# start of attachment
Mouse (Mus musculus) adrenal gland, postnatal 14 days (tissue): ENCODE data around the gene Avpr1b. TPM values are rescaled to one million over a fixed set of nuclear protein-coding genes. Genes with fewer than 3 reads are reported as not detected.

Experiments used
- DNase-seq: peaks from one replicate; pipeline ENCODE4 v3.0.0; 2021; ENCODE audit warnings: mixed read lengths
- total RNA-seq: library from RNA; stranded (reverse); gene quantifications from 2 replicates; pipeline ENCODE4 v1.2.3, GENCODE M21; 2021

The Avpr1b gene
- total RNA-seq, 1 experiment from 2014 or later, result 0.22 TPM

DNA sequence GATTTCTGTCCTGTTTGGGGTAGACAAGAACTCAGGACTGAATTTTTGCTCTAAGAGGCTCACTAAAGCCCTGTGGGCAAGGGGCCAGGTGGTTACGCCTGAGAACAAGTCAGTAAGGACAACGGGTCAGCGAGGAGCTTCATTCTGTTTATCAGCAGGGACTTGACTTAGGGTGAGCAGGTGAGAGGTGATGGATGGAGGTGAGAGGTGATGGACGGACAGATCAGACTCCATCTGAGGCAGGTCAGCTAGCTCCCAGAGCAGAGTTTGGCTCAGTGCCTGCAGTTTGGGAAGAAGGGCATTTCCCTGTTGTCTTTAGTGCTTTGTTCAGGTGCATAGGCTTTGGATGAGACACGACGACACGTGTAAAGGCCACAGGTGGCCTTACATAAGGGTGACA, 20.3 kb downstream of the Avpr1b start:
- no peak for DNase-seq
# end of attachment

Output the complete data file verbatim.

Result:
Mouse (Mus musculus) adrenal gland, postnatal 14 days (tissue): ENCODE data around the gene Avpr1b. TPM values are rescaled to one million over a fixed set of nuclear protein-coding genes. Genes with fewer than 3 reads are reported as not detected.

Experiments used
- DNase-seq: peaks from one replicate; pipeline ENCODE4 v3.0.0; 2021; ENCODE audit warnings: mixed read lengths
- total RNA-seq: library from RNA; stranded (reverse); gene quantifications from 2 replicates; pipeline ENCODE4 v1.2.3, GENCODE M21; 2021

The Avpr1b gene
- total RNA-seq, 1 experiment from 2014 or later, result 0.22 TPM

DNA sequence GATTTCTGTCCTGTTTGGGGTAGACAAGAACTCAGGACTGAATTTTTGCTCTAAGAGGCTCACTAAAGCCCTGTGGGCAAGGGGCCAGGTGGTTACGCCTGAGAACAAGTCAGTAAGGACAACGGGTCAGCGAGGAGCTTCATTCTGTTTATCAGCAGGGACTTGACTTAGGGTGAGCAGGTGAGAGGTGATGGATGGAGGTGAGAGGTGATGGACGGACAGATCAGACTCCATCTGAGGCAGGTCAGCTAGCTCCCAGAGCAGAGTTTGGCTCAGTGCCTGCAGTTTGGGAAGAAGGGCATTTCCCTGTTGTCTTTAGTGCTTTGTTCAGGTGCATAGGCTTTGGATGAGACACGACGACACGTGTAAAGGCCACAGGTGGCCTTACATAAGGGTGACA, 20.3 kb downstream of the Avpr1b start:
- no peak for DNase-seq